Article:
Racial/Ethnic and Nativity Patterns of U.S. Adolescent and Young Adult Smoking
- First Online:
- Cite this article as:
- Wade, B., Lariscy, J.T. & Hummer, R.A. Popul Res Policy Rev (2013) 32: 353. doi:10.1007/s11113-013-9275-8
- 348 Downloads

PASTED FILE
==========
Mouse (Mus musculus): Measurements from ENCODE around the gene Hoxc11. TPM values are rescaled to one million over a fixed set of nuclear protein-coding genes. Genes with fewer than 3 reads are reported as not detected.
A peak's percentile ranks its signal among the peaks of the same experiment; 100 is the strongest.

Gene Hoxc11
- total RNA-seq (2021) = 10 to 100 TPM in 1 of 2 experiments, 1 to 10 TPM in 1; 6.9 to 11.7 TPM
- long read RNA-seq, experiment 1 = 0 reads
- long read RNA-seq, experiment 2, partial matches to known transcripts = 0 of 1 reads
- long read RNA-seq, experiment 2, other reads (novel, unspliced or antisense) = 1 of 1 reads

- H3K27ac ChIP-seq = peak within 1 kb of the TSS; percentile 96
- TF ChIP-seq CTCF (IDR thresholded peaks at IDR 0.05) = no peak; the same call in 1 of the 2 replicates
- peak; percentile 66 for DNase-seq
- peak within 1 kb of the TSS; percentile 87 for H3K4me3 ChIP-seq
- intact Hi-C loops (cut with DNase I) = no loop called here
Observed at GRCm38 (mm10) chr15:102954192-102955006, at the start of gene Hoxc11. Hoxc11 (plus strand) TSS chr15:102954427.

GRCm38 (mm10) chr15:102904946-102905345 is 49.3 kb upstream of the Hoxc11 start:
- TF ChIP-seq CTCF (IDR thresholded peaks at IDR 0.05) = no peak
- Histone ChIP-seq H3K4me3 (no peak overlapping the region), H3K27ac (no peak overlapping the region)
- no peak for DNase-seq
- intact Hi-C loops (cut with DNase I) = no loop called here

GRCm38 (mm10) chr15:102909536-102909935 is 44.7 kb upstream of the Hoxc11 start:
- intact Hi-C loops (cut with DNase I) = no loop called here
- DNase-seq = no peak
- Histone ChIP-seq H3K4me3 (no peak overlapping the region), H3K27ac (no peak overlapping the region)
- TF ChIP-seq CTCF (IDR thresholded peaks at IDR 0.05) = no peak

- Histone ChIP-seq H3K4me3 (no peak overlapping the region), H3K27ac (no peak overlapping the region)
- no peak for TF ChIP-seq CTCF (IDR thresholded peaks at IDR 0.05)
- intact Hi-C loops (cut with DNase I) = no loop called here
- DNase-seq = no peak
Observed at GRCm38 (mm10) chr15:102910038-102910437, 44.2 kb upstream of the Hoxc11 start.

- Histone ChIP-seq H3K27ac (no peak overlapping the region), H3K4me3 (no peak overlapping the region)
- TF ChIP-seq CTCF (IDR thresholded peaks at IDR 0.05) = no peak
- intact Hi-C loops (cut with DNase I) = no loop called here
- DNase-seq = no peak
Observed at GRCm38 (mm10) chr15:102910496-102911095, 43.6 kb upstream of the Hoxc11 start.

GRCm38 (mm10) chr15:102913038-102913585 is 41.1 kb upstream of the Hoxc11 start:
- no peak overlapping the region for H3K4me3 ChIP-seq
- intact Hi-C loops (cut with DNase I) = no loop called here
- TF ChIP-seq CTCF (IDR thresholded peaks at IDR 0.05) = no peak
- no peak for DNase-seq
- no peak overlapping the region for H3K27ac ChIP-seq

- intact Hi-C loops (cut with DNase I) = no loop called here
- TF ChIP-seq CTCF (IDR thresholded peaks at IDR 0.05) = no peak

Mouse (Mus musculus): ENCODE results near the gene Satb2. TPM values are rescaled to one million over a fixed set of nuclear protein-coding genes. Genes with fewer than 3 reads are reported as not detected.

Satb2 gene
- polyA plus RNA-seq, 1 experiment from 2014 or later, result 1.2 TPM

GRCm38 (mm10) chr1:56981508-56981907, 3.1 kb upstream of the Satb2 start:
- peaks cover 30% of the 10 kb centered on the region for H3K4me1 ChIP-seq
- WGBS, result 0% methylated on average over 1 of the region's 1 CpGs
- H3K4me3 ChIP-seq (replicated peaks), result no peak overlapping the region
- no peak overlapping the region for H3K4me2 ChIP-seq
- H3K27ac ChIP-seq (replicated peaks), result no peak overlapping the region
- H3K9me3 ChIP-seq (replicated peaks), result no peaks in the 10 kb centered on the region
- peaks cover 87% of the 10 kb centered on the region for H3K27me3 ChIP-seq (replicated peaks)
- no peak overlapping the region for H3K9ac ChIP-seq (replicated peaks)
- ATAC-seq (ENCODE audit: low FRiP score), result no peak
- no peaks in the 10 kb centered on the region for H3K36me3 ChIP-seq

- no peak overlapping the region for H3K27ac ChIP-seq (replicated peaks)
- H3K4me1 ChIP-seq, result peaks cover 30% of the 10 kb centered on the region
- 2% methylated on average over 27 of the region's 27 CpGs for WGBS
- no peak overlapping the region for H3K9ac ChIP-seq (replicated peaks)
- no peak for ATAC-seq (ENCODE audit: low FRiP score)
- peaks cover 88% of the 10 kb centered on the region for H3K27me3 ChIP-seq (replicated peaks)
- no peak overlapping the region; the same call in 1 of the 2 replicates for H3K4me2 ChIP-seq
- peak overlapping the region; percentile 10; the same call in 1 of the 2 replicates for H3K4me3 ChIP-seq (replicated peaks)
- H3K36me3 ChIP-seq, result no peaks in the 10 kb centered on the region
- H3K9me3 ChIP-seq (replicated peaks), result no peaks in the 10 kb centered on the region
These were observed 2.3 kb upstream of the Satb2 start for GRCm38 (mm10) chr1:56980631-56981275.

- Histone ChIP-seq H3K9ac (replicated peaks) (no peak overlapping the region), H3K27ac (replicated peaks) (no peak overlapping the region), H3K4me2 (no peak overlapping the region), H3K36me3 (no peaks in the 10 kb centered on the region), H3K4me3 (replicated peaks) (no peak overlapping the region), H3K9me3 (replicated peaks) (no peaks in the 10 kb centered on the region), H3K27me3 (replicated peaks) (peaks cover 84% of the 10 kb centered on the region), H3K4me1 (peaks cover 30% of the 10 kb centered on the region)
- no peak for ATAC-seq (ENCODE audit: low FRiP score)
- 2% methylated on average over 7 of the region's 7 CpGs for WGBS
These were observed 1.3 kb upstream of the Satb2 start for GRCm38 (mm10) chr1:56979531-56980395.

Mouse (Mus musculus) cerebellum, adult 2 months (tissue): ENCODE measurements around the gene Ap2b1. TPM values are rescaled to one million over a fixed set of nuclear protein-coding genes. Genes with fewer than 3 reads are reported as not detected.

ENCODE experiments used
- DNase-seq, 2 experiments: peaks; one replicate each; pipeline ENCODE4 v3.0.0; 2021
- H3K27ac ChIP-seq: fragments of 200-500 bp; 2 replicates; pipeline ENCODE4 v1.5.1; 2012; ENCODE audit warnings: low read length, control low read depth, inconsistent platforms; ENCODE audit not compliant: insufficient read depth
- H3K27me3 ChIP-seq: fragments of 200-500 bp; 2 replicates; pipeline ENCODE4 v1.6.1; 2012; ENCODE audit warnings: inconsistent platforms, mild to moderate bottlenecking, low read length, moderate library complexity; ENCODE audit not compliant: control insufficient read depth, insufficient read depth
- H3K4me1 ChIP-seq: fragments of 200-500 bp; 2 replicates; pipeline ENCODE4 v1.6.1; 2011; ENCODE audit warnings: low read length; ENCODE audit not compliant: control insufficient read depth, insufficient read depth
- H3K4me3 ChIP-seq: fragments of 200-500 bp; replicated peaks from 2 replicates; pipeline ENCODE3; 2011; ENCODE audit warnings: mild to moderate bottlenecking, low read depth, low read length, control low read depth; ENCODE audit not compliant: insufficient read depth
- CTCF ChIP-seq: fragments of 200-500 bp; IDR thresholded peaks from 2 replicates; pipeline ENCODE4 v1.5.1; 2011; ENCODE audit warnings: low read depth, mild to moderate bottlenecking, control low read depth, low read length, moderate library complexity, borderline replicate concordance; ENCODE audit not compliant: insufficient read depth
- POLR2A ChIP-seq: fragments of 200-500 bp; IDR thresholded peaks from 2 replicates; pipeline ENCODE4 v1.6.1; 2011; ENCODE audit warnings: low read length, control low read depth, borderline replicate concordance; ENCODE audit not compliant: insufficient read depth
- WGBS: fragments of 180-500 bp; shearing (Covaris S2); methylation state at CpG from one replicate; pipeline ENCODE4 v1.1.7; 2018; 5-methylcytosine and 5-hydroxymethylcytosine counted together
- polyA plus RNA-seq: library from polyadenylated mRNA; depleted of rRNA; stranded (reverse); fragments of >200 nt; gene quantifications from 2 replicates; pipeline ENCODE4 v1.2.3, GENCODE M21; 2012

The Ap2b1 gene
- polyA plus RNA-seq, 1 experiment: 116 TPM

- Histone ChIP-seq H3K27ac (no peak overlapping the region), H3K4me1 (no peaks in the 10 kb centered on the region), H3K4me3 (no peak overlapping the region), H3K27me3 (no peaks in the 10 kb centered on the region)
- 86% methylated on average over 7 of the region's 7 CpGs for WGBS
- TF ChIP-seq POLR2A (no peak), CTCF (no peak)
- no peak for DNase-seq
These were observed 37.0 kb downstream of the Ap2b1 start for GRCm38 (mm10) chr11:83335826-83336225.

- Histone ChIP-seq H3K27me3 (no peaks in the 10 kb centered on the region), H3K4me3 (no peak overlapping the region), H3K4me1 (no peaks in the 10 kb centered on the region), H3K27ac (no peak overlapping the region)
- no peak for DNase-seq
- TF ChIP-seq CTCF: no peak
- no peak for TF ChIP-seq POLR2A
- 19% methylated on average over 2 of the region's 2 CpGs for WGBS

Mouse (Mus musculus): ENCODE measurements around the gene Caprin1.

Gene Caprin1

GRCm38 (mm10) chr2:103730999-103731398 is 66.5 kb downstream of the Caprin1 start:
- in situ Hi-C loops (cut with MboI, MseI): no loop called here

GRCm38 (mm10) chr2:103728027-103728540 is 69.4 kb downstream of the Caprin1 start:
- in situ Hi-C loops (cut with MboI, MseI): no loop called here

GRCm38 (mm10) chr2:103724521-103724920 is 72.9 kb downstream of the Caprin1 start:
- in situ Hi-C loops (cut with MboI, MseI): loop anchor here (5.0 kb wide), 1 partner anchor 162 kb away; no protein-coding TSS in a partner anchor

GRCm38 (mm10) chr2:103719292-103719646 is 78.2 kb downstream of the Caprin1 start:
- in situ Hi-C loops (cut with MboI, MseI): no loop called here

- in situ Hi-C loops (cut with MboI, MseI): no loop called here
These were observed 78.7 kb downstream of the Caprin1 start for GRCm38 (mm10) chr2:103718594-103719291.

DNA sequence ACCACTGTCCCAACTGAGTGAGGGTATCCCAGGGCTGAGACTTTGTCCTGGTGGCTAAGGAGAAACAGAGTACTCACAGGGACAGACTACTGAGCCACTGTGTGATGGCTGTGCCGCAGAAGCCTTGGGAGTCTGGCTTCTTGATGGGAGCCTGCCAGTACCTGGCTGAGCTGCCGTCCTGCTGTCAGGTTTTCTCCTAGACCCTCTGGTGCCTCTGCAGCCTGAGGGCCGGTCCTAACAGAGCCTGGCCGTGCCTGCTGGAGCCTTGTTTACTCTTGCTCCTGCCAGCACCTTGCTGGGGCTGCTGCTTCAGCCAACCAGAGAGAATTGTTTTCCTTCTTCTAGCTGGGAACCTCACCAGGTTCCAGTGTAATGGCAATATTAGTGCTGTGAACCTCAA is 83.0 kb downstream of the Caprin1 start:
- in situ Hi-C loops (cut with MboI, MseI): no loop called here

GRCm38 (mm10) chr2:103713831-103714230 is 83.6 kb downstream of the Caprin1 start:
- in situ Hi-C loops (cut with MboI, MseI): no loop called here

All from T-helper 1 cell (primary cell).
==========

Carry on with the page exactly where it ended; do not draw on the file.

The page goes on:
We document racial/ethnic and nativity differences in U.S. smoking patterns among adolescents and young adults using the 2006 Tobacco Use Supplement to the Current Population Survey (n = 44,202). Stratifying the sample by nativity status within five racial/ethnic groups (Asian American, Mexican–American, other Hispanic, non-Hispanic black, and non-Hispanic white), and further by sex and age, we compare self-reports of lifetime smoking across groups. U.S.-born non-Hispanic whites, particularly men, report smoking more than individuals in other racial/ethnic/nativity groups. Some groups of young women (e.g., foreign-born and U.S.-born Asian Americans, foreign-born and U.S.-born Mexican–Americans, and foreign-born blacks) report extremely low levels of smoking. Foreign-born females in all of the 25–34 year old racial/ethnic groups exhibit greater proportions of never smoking than their U.S.-born counterparts. Heavy/moderate and light/intermittent smoking is generally higher in the older age group among U.S.-born males and females, whereas smoking among the foreign-born of both sexes is low at younger ages and remains low at older ages. Taken together, these findings highlight the importance of considering both race/ethnicity and nativity in assessments of smoking patterns and in strategies to reduce overall U.S. smoking prevalence and smoking-attributable health disparities.